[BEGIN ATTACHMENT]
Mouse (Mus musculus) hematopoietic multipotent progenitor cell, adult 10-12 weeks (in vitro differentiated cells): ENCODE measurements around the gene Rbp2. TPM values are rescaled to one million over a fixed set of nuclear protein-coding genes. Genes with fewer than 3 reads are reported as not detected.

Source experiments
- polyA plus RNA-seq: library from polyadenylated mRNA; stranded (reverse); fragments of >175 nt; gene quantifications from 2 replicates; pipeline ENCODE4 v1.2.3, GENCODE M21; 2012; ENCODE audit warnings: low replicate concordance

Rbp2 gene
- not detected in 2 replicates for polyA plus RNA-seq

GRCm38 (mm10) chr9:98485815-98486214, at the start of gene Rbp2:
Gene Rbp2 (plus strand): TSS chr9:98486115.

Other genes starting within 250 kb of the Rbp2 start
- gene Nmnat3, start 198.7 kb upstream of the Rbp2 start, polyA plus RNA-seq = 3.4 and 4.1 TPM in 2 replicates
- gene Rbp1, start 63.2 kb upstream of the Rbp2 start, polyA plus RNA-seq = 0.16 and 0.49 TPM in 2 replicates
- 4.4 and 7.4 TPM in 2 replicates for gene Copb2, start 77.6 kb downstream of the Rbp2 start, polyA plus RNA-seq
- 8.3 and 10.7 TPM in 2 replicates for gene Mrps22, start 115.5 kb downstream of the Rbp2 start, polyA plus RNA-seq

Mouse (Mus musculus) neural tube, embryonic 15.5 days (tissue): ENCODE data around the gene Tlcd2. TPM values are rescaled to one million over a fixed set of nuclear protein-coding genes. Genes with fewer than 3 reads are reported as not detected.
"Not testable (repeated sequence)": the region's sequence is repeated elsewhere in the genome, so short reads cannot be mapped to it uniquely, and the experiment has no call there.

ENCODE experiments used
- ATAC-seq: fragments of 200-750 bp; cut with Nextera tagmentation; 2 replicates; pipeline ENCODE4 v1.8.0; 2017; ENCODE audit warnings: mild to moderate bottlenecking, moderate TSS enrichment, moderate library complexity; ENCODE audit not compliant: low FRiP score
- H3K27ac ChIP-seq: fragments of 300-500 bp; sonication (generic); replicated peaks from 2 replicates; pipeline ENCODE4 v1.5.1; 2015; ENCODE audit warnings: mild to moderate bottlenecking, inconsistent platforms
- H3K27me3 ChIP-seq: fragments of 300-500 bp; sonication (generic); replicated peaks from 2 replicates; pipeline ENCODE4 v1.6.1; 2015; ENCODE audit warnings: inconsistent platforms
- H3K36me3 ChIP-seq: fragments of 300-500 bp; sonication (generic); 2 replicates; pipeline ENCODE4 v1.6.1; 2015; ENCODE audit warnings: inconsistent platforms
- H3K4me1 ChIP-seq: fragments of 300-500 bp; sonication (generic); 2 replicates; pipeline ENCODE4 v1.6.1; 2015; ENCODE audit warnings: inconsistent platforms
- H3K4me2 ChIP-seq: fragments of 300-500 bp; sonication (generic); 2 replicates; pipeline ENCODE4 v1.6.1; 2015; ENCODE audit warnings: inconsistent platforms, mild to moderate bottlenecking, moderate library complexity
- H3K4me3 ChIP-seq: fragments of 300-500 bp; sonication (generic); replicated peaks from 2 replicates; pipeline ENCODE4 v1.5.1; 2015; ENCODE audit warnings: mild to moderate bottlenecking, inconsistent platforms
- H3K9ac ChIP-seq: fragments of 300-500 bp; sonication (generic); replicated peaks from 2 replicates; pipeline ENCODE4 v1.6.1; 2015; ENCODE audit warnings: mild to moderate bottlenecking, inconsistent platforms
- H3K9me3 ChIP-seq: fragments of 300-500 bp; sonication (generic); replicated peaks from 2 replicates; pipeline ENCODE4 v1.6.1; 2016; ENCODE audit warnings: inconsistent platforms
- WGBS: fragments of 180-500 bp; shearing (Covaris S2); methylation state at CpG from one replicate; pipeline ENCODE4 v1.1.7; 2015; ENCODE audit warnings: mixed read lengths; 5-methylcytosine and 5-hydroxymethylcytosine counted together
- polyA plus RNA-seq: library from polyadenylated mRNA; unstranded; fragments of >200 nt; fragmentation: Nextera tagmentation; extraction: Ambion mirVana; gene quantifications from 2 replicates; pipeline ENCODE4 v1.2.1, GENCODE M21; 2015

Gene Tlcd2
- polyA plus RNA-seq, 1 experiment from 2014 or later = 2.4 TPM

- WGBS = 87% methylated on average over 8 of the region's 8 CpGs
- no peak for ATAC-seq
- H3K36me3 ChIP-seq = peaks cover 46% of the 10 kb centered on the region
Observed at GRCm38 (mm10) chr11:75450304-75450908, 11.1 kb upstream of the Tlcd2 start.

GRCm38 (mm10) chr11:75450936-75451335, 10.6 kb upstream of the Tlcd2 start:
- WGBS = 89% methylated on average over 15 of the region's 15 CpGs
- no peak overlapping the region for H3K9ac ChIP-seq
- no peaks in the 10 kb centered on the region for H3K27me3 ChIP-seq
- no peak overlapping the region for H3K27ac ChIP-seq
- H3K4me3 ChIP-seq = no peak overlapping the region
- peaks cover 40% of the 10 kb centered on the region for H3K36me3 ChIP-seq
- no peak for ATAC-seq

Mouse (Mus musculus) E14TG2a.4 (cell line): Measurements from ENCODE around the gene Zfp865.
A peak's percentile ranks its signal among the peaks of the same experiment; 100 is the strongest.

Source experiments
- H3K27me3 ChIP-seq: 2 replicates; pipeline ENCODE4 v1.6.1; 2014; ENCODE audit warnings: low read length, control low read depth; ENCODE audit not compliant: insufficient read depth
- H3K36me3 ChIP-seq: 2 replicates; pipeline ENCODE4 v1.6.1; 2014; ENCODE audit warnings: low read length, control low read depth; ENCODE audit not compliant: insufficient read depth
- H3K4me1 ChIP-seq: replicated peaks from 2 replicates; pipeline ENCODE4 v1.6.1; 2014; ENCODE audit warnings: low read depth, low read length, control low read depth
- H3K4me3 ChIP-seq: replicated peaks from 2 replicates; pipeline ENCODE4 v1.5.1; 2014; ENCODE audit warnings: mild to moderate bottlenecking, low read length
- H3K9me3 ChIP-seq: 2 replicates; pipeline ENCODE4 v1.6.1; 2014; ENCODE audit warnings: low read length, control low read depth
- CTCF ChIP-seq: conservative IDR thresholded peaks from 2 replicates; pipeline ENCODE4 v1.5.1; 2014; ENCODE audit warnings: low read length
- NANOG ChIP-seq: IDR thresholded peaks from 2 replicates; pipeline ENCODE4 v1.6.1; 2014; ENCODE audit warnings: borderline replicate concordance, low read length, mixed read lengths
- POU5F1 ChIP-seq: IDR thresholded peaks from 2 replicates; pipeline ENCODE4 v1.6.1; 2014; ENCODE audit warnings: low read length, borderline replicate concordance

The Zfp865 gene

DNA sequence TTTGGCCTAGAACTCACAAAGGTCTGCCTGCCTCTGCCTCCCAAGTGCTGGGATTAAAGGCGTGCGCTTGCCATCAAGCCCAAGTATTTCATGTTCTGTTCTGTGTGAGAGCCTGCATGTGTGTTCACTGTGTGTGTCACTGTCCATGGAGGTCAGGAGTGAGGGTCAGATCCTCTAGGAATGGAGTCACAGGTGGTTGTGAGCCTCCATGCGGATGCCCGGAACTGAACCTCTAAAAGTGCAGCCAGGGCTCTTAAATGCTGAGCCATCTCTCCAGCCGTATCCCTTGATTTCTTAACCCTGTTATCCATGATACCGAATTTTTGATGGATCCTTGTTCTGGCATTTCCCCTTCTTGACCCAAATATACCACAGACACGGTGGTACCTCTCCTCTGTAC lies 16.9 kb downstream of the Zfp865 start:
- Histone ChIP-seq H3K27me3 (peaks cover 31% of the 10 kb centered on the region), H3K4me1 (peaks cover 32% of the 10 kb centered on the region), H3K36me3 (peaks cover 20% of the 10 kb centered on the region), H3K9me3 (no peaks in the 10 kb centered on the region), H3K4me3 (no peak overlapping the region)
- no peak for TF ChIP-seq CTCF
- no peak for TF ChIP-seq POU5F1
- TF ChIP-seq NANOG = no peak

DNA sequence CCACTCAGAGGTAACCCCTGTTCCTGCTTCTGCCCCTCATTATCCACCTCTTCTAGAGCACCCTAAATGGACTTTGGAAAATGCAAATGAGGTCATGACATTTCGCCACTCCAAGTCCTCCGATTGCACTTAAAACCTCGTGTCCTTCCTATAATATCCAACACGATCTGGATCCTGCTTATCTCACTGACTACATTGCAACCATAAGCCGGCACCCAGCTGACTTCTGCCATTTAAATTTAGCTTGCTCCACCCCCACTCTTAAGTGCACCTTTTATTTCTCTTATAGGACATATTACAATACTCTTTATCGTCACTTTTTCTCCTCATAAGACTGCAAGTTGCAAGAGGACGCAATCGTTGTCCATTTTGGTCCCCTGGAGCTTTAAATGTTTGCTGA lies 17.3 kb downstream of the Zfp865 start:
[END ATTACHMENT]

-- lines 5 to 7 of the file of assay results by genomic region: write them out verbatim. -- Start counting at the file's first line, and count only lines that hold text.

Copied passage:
- not detected in 2 replicates for polyA plus RNA-seq

GRCm38 (mm10) chr9:98485815-98486214, at the start of gene Rbp2:
Gene Rbp2 (plus strand): TSS chr9:98486115.